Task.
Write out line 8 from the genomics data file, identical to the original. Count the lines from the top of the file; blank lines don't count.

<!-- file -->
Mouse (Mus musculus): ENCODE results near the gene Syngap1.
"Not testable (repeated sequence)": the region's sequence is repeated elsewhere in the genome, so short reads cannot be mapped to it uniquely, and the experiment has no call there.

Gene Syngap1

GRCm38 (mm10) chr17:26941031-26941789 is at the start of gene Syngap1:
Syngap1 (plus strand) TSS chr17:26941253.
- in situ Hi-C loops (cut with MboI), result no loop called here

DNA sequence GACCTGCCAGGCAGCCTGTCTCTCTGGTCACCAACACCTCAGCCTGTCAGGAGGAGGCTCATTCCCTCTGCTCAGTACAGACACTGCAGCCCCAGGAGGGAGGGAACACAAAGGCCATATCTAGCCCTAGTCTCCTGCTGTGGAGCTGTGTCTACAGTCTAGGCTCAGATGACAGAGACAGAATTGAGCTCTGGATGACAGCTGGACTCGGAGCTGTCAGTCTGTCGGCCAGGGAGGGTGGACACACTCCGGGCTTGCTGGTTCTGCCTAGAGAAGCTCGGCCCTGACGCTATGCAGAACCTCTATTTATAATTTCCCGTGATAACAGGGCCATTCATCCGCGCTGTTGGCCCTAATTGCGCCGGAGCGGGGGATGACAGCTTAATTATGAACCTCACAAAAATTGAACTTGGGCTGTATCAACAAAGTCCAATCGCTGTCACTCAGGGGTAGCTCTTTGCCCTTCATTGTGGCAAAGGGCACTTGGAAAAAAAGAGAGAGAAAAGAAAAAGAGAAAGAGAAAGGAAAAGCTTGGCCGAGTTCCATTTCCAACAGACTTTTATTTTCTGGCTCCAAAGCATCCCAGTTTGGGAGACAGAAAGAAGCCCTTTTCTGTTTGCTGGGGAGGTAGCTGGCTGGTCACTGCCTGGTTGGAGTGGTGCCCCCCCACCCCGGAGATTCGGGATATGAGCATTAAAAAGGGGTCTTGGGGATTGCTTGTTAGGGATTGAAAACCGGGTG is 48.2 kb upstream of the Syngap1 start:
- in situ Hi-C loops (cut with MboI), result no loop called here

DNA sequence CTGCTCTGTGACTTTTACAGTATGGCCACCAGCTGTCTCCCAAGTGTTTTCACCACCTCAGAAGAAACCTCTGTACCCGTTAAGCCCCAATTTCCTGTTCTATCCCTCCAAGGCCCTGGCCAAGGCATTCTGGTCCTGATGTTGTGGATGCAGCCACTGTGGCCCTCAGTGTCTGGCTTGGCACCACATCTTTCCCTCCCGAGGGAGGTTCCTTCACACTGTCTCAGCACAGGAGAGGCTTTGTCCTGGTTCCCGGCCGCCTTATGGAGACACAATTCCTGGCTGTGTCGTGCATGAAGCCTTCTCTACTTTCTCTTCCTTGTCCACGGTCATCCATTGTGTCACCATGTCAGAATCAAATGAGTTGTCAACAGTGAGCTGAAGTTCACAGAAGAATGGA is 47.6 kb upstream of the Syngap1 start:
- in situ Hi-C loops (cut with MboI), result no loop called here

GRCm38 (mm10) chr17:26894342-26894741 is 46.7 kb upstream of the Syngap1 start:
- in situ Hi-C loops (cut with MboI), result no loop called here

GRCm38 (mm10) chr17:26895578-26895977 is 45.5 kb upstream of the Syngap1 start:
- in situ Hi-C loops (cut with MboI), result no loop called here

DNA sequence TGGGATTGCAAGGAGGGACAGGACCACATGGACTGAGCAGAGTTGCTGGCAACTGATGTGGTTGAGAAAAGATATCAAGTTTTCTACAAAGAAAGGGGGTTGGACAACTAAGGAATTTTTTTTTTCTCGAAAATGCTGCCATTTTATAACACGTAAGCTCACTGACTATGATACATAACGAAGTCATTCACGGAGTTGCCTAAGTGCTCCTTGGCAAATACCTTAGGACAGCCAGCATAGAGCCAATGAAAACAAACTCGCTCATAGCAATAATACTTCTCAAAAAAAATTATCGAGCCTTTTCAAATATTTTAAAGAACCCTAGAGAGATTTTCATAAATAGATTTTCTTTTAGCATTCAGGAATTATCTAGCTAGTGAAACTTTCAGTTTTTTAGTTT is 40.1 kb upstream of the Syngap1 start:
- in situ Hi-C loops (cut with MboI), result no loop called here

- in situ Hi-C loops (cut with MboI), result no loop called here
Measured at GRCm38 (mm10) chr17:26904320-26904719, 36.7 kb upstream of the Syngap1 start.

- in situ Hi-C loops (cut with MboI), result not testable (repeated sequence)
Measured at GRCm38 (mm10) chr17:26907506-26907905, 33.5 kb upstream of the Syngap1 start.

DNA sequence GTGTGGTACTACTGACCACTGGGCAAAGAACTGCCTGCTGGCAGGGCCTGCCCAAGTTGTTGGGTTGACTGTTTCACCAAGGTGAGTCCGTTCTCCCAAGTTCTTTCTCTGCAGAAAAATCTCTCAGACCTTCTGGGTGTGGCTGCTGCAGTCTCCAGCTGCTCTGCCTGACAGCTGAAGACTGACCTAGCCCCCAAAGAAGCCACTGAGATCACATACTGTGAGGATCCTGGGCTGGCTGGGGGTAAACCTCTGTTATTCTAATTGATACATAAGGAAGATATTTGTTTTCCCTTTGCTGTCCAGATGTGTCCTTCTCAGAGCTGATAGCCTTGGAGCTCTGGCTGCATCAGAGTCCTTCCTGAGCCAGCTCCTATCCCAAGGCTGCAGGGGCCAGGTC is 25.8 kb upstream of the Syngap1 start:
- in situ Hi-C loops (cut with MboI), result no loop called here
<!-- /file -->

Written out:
- in situ Hi-C loops (cut with MboI), result no loop called here